The proposed changes in Title X would roll back gains to health and opportunity — particularly to African Americans and other minorities — and it would undermine patient rights, and fundamentally change the landscape of reproductive health and the clinician-patient relationship, according to legislators and experts trying to find ways to stop Trump administration policies.
“Reproductive health is a critical part of every woman’s health care,” said Dr. Leana Wen, Baltimore City’s health commissioner. “Standard medical care should be based on science, not ideology. The fundamental right to health cannot be a privilege reserved only for those who can afford it.”
The Title X program serves 4 million Americans each year and is the only federal program focused on family planning and reproductive health and screening services.
President Richard Nixon signed Title X into law in 1970. The program’s mission ensured that all women — regardless of their economic circumstances or race — have access to the type of birth control they wanted.
Title X funds have made the full range of highly effective methods of contraception accessible to millions of teens and low-income Americans, thereby reducing rates of unplanned pregnancy and abortion.
The Trump administration recently set new priorities for the program, including an emphasis on natural family planning at the expense of more effective methods such as the pill, IUD and implant.
They also require women to abstain from sex or use condoms for a week per month during their fertile window.
Now, there’s no requirement for Title X providers to offer all types of birth control.
Title X counts as a major contributor to the historic lows in unintended teen pregnancy, including in Baltimore where teen birth rates decreased 61 percent between 2000 and 2016, according to the Maryland Department of Health.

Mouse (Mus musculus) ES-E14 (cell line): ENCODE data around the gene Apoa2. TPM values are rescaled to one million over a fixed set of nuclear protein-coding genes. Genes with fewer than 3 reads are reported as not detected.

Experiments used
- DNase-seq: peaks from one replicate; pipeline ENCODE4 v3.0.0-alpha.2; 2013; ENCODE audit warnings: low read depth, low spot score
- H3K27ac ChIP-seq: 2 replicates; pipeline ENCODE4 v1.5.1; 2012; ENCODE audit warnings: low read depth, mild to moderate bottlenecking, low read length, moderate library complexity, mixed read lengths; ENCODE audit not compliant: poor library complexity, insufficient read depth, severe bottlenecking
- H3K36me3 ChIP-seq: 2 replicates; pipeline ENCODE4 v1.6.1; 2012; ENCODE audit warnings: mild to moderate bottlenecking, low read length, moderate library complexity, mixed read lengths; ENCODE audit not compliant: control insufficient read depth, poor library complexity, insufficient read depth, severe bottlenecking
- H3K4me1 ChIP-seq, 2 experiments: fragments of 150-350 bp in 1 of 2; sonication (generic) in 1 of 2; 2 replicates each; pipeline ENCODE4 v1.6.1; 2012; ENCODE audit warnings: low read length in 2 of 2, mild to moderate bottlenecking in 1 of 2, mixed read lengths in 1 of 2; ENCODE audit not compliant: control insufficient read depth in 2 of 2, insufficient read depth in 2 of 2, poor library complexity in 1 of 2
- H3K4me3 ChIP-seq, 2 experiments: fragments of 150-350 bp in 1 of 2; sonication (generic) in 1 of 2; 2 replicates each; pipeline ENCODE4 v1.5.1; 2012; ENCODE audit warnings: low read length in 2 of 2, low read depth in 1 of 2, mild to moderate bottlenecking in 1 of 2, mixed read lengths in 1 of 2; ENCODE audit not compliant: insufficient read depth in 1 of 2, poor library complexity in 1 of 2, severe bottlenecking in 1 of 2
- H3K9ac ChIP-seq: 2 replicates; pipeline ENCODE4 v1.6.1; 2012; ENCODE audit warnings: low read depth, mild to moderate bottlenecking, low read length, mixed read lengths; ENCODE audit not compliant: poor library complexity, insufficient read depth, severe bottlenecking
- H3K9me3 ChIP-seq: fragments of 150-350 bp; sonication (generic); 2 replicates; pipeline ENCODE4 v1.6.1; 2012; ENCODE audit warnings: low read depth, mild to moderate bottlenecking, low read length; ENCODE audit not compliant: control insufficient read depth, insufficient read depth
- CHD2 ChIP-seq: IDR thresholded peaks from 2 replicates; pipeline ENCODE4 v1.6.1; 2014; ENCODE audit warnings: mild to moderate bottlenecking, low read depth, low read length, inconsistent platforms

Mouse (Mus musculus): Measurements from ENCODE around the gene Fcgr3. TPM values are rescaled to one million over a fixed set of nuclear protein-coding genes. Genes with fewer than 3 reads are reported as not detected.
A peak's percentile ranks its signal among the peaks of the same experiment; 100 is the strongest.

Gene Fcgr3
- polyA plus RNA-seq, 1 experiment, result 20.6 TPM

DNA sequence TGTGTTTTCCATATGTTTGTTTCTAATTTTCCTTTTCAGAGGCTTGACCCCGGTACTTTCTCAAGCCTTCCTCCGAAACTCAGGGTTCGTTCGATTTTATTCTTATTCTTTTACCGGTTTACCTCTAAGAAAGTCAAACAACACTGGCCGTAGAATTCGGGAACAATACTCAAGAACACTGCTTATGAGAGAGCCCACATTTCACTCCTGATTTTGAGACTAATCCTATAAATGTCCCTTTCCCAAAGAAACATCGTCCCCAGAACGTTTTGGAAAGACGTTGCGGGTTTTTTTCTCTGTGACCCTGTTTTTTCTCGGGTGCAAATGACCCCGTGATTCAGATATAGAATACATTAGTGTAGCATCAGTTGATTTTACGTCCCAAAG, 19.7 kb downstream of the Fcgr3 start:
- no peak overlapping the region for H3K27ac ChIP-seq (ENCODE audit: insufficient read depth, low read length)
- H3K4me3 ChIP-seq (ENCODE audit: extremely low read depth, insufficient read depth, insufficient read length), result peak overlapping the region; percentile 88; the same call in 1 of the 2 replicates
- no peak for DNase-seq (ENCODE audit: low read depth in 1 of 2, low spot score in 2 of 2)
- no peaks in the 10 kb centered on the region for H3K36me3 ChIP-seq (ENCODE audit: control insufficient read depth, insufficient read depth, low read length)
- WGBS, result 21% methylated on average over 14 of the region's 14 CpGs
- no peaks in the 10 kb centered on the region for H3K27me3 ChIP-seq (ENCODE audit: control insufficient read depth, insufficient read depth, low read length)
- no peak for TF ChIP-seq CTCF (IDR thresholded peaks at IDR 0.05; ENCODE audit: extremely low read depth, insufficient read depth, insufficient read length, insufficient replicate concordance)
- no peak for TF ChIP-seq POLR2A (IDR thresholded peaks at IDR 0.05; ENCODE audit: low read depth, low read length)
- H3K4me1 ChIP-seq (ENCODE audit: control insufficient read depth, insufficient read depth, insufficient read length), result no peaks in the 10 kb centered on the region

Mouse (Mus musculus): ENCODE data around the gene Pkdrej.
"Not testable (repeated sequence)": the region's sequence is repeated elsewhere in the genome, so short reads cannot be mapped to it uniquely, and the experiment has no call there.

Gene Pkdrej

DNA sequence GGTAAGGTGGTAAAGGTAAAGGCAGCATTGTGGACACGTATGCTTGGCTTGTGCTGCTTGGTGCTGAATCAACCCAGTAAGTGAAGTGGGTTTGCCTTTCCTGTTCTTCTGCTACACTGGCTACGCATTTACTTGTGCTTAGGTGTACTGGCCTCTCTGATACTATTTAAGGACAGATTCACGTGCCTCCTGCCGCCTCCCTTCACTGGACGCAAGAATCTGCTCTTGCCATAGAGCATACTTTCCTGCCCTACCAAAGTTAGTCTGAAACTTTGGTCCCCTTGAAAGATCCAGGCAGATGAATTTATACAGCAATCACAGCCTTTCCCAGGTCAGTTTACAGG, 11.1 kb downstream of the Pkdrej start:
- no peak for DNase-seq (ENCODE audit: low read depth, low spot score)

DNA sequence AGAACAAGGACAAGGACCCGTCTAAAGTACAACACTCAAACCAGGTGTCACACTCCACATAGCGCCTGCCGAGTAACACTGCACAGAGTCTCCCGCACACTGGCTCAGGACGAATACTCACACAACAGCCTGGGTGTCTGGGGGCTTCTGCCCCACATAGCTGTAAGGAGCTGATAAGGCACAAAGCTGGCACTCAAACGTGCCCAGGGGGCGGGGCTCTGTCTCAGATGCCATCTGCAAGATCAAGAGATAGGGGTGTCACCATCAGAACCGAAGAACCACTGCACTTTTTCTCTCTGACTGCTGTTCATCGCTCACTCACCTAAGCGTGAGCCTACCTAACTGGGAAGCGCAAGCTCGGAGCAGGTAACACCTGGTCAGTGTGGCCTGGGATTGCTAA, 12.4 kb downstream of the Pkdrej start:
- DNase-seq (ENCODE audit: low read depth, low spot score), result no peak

In 2010, Maryland’s Title X services saved the state nearly $148 million, health department officials said.
“In Baltimore, we’ve celebrated significant accomplishments in advancing women’s health, including drastic declines in teen birth rates,” said Baltimore Mayor Catherine Pugh. “Without question, these cuts threaten the gains we have made to improve health and well-being for women and families.”
Title X funding remains crucial to preserving access to affordable health care and essential for promoting women’s reproductive health across the nation and in Maryland alike, said Sen. Ben Cardin (D-Md.).
“Cuts to Title X will harm our most vulnerable communities and put thousands of women and children at great risk should they lose access to its services,” Cardin said. “The administration’s attack on Title X is a continuation of attempts to limit women’s health and reproductive rights. And it is an attempt to wrongly empower states to obstruct access to affordable health care for low-income families and communities of color.”
The changes made by this proposed rule would greatly impede women’s access to family planning resources and ensure that low-income women have fewer health care providers to rely upon for comprehensive, quality reproductive care, said Rep. Elijah Cummings (D-Md.).
“The Trump administration is trying to insert itself into one of the most intimate conversations between a patient and health care provider,” Cummings said. “This is just another example of the Republican obsession with closing Planned Parenthood, and the Trump administration’s all-out assault on health care.”
The administration’s emphasis on natural family planning methods guts the core mission of Title X — to help women and men plan their families by providing the full range of birth control methods, said Katherine Strandberg, a research associate with the Texas Policy Evaluation Project at the University of Texas at Austin.
“Title X funds should not be used to further religious or ideological objections to certain types of birth control, but instead should be used to help all women get the effective methods of birth control that they want,” Strandberg said.